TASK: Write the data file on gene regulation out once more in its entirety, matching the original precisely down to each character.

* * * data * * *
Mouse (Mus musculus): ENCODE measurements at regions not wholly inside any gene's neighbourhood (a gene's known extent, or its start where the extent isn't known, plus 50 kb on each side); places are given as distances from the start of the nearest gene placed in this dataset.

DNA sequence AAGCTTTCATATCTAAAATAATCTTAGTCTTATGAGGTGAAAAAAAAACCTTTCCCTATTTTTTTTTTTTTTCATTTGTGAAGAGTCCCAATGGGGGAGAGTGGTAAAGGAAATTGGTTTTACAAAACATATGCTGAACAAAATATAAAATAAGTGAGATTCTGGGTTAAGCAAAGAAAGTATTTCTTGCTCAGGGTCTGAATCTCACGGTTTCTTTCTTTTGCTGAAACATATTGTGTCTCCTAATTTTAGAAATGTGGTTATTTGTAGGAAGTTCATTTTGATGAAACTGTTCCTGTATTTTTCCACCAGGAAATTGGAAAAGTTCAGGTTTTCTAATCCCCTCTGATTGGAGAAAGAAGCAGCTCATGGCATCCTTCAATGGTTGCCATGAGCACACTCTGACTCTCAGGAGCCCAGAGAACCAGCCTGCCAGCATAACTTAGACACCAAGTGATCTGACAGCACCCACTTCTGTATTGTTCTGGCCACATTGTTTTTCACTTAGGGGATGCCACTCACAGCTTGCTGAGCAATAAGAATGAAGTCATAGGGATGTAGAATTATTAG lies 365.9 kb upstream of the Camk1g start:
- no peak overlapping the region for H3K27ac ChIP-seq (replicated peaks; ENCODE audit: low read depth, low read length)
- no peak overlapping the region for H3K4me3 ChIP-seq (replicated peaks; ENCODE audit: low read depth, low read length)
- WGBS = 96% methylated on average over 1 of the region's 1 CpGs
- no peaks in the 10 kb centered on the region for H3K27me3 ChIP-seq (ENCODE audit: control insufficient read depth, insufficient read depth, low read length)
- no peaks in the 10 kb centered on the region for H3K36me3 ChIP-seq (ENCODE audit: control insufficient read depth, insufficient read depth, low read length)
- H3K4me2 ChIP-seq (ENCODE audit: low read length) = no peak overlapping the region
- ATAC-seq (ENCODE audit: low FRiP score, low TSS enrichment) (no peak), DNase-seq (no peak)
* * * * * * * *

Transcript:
Mouse (Mus musculus): ENCODE measurements at regions not wholly inside any gene's neighbourhood (a gene's known extent, or its start where the extent isn't known, plus 50 kb on each side); places are given as distances from the start of the nearest gene placed in this dataset.

DNA sequence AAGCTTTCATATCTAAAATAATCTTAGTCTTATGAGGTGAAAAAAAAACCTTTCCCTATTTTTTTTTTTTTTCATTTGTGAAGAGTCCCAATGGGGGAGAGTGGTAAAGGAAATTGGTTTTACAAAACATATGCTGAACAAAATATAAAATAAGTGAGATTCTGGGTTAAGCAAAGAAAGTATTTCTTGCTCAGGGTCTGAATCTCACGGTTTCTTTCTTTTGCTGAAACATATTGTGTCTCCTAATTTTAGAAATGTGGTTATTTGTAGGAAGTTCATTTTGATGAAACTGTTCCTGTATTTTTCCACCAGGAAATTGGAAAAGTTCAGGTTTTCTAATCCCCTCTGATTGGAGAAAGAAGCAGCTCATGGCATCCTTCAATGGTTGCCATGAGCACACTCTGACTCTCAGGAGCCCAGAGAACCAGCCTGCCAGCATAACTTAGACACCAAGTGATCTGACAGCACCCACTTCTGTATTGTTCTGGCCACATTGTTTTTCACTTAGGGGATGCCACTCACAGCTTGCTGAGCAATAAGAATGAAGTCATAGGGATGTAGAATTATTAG lies 365.9 kb upstream of the Camk1g start:
- no peak overlapping the region for H3K27ac ChIP-seq (replicated peaks; ENCODE audit: low read depth, low read length)
- no peak overlapping the region for H3K4me3 ChIP-seq (replicated peaks; ENCODE audit: low read depth, low read length)
- WGBS = 96% methylated on average over 1 of the region's 1 CpGs
- no peaks in the 10 kb centered on the region for H3K27me3 ChIP-seq (ENCODE audit: control insufficient read depth, insufficient read depth, low read length)
- no peaks in the 10 kb centered on the region for H3K36me3 ChIP-seq (ENCODE audit: control insufficient read depth, insufficient read depth, low read length)
- H3K4me2 ChIP-seq (ENCODE audit: low read length) = no peak overlapping the region
- ATAC-seq (ENCODE audit: low FRiP score, low TSS enrichment) (no peak), DNase-seq (no peak)